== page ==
I know that I am not alone in saying that this period of lockdown has given me the opportunity to assess and change so many little (and some bigger!) things in my life, and I know I want my normal to be very different upon exit.

I wrote about introversion in lockdown recently and while I admit it was always going to be easier for me than many, the changes I'm appreciating are not all related to that. Here are just some of things I'm doing differently.

  • Working hard but creating boundaries - there's no excuse to stay just that ten minutes extra at the office which eventually turns into a 14 hour day. Right now, I still run to work every morning but I just happen to arrive back at the same place I left... but where I leave the house, I arrive back at work. In the evening, I finish at a decent time and enjoy quality time with my wife.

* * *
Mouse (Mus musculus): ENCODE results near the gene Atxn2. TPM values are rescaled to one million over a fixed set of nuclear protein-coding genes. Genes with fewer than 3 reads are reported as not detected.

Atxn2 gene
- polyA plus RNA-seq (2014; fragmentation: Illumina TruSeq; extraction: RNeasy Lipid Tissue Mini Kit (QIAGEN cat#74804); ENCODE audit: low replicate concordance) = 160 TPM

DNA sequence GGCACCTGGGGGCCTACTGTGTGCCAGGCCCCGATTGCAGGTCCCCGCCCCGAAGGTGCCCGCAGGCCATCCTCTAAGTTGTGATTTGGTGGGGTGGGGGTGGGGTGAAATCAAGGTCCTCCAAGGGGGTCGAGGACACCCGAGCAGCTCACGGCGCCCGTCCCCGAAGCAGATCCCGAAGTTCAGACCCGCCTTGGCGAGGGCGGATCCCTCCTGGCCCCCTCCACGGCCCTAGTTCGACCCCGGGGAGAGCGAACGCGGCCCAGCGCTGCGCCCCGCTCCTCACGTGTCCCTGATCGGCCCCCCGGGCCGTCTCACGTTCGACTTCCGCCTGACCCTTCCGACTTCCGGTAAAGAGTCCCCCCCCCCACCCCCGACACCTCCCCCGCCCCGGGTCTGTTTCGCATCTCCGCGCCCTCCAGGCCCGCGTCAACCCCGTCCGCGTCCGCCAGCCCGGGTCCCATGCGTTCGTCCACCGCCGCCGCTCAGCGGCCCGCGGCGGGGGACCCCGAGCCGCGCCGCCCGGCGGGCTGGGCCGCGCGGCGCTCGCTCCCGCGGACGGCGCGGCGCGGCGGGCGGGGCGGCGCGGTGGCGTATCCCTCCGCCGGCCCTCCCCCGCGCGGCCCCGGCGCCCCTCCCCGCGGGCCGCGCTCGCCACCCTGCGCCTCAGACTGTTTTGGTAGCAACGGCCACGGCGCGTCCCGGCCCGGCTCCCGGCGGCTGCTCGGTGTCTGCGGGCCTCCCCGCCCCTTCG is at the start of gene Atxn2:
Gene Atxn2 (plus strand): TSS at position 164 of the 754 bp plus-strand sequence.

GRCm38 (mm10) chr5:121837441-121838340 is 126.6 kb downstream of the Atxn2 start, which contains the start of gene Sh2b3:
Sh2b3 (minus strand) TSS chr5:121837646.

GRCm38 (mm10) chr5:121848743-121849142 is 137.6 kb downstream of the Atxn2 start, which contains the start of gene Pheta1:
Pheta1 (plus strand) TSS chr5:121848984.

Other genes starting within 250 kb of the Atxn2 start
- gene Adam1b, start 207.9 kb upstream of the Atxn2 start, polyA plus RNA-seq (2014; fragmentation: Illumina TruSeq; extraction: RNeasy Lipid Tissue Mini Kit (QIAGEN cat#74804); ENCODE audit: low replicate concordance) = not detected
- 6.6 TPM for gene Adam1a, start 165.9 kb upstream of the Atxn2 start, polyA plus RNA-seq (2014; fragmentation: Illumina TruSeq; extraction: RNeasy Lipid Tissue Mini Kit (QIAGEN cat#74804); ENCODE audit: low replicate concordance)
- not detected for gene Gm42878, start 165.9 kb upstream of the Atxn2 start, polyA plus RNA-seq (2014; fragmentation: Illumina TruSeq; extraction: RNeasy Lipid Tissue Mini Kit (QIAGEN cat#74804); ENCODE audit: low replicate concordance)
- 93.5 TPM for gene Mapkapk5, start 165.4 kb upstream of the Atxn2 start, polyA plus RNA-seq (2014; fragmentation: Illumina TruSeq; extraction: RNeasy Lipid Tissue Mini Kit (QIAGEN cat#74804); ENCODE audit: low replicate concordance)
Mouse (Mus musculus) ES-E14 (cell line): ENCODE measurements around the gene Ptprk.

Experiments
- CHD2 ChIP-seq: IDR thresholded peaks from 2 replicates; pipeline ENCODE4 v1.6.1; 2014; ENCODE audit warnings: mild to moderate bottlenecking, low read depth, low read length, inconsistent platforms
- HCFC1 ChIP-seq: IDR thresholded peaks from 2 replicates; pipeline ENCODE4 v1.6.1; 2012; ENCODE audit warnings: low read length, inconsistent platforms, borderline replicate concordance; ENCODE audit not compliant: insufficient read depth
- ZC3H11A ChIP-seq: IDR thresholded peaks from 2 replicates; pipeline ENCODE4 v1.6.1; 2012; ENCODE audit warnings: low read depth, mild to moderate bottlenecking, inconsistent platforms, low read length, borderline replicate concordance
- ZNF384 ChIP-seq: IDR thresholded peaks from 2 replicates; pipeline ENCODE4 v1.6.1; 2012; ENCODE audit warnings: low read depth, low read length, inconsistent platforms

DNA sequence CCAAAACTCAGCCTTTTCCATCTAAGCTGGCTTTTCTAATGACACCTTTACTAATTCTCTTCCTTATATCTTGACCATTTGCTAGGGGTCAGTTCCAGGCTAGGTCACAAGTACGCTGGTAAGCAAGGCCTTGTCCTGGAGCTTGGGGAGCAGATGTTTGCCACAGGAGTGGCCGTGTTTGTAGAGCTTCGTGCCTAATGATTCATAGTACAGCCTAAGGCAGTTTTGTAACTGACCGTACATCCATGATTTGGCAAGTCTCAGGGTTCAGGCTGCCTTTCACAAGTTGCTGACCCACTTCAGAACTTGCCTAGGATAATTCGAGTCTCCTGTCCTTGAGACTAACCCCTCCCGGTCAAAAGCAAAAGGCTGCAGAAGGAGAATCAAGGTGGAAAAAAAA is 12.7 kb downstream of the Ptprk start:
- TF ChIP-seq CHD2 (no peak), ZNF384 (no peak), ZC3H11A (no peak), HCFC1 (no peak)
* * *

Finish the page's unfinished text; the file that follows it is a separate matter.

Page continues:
• I'm eating so much healthier. Instead of leaving work after six and being home just before eight, I can finish work at six and be home by six thirty (the half-hour commute may just be standing in the front or back listening to music or reading a book, anything to end the work day) - this allows for proper and good cooking, not ANOTHER Deliveroo or a hastily put together and unbalanced meal.
  • I'm connecting with my family and friends... although I typically won't do Zoom calls on weekday evenings, I am definitely in contact with people more now than I have been for a long time and I love that.
  • I'm enjoying keeping fit and really valuing my exercise, just having fun (responsibly!) and not worrying about having to train for races.
  • Living life at a sensible pace, not trying to go at 100 miles per hour from waking up at just after 5am all the way through until bed time. Simply by slowing down, I'm suddenly reconnecting with the beauty and vibrant colours of the world around us.